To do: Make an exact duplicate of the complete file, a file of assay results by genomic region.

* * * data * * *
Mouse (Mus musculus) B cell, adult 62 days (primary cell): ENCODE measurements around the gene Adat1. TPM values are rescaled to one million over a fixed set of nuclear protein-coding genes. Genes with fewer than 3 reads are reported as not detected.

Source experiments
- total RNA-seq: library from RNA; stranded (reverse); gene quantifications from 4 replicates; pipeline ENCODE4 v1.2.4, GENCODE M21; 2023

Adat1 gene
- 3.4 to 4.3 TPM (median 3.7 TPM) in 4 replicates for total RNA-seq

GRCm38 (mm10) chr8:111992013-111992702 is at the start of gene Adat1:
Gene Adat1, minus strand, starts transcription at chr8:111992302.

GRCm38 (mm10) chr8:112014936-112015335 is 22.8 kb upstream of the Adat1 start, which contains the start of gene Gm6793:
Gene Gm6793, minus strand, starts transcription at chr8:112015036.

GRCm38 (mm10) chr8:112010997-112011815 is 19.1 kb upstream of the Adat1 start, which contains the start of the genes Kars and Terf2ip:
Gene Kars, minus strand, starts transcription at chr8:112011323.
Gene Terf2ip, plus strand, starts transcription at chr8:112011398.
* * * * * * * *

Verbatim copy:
Mouse (Mus musculus) B cell, adult 62 days (primary cell): ENCODE measurements around the gene Adat1. TPM values are rescaled to one million over a fixed set of nuclear protein-coding genes. Genes with fewer than 3 reads are reported as not detected.

Source experiments
- total RNA-seq: library from RNA; stranded (reverse); gene quantifications from 4 replicates; pipeline ENCODE4 v1.2.4, GENCODE M21; 2023

Adat1 gene
- 3.4 to 4.3 TPM (median 3.7 TPM) in 4 replicates for total RNA-seq

GRCm38 (mm10) chr8:111992013-111992702 is at the start of gene Adat1:
Gene Adat1, minus strand, starts transcription at chr8:111992302.

GRCm38 (mm10) chr8:112014936-112015335 is 22.8 kb upstream of the Adat1 start, which contains the start of gene Gm6793:
Gene Gm6793, minus strand, starts transcription at chr8:112015036.

GRCm38 (mm10) chr8:112010997-112011815 is 19.1 kb upstream of the Adat1 start, which contains the start of the genes Kars and Terf2ip:
Gene Kars, minus strand, starts transcription at chr8:112011323.
Gene Terf2ip, plus strand, starts transcription at chr8:112011398.